Carole Blog #8                   

Working with other adults


Non-judgemental listening. The key to listening without judgement is to listen empathetically. Empathetic listening means putting yourself in the shoes of the speaker. Parents and friends who listen empathetically can offer a sounding board for others, inviting more confidence and better communication.

Just a quick note on Empathy and Sympathy. Empathy, the ability to feel what another person is feeling — literally “walk a mile in their shoes” — goes beyond sympathy, a simple expression of concern for another person’s misfortune.

Be aware of your judgements. Most people don’t set out to be intentionally judgemental, but it’s a natural instinct to do so. You have your preconceived notions of how the world should work and what people should do. When you listen to someone talk, you automatically compare what comes out of the person’s mouth with the ideas that are ingrained in your mind.

Knowing your mind naturally makes judgements is the start of breaking the cycle. Set out to intentionally listen without making assumptions. If you notice yourself thinking the person is wrong or should do something differently, calm that inner voice and refocus on what the person is saying. This isn’t easy and takes practice, so don’t give up if you find it difficult.

Use Active Listening Skills. Very often, people only half listen to the person who is talking. Instead of fully engaging, you’re already making judgements and thinking of how you’re going to respond. You may miss out on important details or subtle hints that give more information about what the person is saying.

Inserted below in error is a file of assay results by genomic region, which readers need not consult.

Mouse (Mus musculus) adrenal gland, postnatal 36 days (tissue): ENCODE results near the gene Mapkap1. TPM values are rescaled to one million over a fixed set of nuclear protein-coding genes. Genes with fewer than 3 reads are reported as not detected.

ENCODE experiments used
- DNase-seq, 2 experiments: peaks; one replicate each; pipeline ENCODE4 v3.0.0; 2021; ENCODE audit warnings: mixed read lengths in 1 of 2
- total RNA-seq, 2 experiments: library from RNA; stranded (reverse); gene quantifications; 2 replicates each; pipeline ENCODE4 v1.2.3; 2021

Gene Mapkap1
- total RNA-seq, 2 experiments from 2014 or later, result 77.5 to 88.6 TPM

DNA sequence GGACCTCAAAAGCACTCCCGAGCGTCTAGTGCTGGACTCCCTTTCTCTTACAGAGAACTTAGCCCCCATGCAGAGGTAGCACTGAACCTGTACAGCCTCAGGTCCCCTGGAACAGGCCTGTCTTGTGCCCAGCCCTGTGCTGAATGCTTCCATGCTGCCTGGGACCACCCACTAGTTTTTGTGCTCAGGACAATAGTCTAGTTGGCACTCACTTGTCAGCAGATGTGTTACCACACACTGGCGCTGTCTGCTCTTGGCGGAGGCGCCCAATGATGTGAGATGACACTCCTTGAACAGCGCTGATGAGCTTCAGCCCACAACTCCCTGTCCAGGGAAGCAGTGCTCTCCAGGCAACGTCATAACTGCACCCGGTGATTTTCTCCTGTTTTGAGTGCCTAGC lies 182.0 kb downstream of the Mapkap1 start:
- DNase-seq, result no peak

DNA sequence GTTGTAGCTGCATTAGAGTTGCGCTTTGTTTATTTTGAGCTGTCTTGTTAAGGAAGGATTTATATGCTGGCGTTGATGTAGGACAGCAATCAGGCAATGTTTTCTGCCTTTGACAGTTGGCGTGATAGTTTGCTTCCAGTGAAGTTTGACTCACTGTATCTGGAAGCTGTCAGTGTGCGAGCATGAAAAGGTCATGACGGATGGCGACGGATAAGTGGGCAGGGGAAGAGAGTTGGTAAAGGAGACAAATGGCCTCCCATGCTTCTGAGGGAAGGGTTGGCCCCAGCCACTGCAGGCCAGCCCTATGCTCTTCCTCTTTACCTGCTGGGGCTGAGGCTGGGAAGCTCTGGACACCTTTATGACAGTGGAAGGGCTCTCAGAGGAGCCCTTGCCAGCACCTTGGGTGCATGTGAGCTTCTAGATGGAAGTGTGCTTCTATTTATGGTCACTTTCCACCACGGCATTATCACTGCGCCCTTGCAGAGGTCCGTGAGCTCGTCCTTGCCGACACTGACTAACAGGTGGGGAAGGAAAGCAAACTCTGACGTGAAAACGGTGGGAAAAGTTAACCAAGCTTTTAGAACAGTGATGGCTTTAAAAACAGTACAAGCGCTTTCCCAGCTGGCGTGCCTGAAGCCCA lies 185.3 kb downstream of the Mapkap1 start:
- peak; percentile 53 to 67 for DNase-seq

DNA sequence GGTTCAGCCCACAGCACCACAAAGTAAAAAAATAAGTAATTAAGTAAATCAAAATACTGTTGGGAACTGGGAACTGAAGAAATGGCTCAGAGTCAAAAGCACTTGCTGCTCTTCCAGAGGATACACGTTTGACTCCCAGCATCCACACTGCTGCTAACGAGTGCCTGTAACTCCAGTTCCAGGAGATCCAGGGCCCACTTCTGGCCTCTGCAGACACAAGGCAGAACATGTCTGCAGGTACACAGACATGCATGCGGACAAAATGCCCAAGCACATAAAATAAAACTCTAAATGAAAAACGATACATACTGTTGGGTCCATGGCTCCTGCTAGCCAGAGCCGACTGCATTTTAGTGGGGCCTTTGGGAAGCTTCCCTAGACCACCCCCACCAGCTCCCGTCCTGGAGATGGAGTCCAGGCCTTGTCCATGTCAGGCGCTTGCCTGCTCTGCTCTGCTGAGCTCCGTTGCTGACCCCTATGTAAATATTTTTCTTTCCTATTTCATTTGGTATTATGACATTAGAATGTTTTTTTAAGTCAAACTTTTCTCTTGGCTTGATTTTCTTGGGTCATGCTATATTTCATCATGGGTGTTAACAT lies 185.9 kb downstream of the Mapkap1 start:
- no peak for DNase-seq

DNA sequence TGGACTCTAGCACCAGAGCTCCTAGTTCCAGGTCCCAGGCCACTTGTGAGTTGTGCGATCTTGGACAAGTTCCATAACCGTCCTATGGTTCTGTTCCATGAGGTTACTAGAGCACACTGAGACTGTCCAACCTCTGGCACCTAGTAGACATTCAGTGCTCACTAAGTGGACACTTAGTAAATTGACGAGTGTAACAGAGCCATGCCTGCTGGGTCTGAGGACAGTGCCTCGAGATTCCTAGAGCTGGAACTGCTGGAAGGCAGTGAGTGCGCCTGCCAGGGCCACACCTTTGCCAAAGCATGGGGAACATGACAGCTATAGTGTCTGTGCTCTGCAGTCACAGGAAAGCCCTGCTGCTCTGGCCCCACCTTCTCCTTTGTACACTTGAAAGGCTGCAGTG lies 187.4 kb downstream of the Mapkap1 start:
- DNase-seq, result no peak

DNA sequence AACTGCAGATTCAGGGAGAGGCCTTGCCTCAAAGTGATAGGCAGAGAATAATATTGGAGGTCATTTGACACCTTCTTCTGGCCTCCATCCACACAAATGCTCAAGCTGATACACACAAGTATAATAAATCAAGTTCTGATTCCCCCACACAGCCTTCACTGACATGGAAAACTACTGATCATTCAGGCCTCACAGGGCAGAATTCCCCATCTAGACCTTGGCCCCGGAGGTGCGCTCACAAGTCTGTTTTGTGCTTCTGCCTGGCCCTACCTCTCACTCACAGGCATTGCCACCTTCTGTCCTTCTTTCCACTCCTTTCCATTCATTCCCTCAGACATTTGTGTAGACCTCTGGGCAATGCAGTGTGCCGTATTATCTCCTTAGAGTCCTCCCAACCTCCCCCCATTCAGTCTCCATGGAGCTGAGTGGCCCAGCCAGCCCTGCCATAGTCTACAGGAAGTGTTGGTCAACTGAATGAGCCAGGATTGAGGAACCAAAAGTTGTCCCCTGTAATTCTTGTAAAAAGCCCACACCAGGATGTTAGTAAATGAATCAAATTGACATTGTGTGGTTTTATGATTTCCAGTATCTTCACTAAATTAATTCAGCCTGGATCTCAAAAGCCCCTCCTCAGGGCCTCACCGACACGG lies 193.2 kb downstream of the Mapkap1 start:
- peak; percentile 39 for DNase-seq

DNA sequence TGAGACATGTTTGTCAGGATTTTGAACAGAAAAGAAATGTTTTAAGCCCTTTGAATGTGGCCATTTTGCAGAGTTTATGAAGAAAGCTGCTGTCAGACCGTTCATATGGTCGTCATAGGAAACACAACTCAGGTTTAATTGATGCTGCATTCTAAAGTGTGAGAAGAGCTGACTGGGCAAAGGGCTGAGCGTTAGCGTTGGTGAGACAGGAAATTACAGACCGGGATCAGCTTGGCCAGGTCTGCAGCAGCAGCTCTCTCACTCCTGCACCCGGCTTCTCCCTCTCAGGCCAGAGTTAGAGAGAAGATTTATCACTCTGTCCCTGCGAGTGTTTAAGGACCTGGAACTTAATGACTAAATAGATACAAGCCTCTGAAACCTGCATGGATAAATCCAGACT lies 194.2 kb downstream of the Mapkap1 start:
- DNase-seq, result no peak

Improve your active listening skills, so you can focus completely on the message without jumping to conclusions while the other person talks. Hold eye contact with the person. Listen without interrupting or offering solutions. Try to imagine how the speaker feels, picking up on subtle hints and nonverbal clues to understand the emotions involved. If you’re unclear on something, wait until the speaker pauses before asking

Consider Your Own Flaws. It’s easy to judge other people when you think they’re making the wrong choice. Everything seems black and white when you aren’t personally and emotionally invested in the situation. No one makes right decisions all the time. Everyone has lapses in judgement or gets caught up in the emotion of situations. If you find yourself judging someone else who is talking about a problem, remind yourself that you’ve been in plenty of situations in which others could have judged you. Remembering that the person you’re talking to is a human just like you will help you withhold judgement.

But in all this remember – BE KIND.


Carole O’Donnell
DCC People